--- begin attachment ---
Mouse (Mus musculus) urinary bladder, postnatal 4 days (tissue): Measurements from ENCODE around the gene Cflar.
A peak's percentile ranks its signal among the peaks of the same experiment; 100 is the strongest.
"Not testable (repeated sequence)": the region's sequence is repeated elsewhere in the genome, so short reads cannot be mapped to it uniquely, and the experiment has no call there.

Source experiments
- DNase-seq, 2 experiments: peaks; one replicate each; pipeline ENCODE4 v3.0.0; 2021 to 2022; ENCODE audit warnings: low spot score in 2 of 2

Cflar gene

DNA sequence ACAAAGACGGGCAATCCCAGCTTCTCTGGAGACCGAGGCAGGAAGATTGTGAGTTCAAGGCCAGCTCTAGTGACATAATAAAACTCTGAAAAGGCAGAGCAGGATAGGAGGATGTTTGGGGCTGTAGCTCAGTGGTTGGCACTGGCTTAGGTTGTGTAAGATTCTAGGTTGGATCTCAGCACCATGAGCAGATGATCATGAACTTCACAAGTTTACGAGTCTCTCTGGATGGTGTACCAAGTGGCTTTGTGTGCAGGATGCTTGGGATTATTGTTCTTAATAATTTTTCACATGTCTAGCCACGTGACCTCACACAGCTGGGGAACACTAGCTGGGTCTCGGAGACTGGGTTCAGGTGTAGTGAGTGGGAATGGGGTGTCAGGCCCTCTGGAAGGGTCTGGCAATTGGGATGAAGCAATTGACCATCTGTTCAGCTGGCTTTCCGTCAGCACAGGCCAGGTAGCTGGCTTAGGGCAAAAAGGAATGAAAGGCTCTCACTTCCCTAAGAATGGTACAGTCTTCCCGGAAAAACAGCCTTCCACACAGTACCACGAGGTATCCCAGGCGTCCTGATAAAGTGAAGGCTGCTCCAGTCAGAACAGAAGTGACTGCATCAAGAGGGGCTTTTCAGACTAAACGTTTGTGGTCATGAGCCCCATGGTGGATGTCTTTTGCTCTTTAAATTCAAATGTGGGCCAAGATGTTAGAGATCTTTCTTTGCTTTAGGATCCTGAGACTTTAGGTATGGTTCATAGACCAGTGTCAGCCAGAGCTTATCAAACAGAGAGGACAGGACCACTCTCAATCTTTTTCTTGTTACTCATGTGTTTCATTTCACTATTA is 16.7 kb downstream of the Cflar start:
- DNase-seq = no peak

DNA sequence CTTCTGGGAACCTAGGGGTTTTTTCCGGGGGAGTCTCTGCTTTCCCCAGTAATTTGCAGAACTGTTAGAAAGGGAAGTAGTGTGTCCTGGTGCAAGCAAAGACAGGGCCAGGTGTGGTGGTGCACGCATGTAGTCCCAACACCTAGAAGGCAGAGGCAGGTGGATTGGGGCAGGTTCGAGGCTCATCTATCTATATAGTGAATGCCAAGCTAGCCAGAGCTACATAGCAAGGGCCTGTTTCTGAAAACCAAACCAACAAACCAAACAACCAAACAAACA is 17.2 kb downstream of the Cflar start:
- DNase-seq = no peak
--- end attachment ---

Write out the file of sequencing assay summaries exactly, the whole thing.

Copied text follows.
Mouse (Mus musculus) urinary bladder, postnatal 4 days (tissue): Measurements from ENCODE around the gene Cflar.
A peak's percentile ranks its signal among the peaks of the same experiment; 100 is the strongest.
"Not testable (repeated sequence)": the region's sequence is repeated elsewhere in the genome, so short reads cannot be mapped to it uniquely, and the experiment has no call there.

Source experiments
- DNase-seq, 2 experiments: peaks; one replicate each; pipeline ENCODE4 v3.0.0; 2021 to 2022; ENCODE audit warnings: low spot score in 2 of 2

Cflar gene

DNA sequence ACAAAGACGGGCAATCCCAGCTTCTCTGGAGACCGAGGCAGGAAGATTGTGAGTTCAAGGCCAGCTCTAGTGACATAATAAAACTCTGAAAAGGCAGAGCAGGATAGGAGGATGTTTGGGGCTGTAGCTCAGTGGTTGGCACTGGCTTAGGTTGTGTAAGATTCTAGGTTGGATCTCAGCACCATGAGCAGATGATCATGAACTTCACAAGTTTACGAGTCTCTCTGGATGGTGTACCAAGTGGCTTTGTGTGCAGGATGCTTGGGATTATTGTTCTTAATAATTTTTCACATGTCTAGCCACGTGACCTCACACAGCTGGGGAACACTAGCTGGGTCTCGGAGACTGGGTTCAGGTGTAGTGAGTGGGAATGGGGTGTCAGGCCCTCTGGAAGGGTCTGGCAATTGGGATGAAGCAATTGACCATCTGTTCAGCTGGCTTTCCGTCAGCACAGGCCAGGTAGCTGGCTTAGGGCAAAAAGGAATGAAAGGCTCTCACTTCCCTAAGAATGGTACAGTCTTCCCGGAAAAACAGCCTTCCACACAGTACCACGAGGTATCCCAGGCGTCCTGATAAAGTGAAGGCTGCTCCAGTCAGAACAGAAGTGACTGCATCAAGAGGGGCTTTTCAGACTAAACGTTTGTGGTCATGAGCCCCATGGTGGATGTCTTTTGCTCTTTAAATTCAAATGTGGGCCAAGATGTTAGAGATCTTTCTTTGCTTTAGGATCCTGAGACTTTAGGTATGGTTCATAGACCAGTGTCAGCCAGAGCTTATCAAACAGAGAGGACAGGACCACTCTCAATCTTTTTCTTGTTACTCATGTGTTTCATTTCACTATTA is 16.7 kb downstream of the Cflar start:
- DNase-seq = no peak

DNA sequence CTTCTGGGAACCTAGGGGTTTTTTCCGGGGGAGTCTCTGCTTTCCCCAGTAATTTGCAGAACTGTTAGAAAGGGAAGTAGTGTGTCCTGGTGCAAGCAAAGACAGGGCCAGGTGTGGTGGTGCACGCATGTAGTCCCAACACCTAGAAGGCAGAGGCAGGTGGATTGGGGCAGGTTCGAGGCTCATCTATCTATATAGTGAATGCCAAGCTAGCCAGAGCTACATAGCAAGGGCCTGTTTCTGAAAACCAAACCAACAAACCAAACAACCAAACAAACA is 17.2 kb downstream of the Cflar start:
- DNase-seq = no peak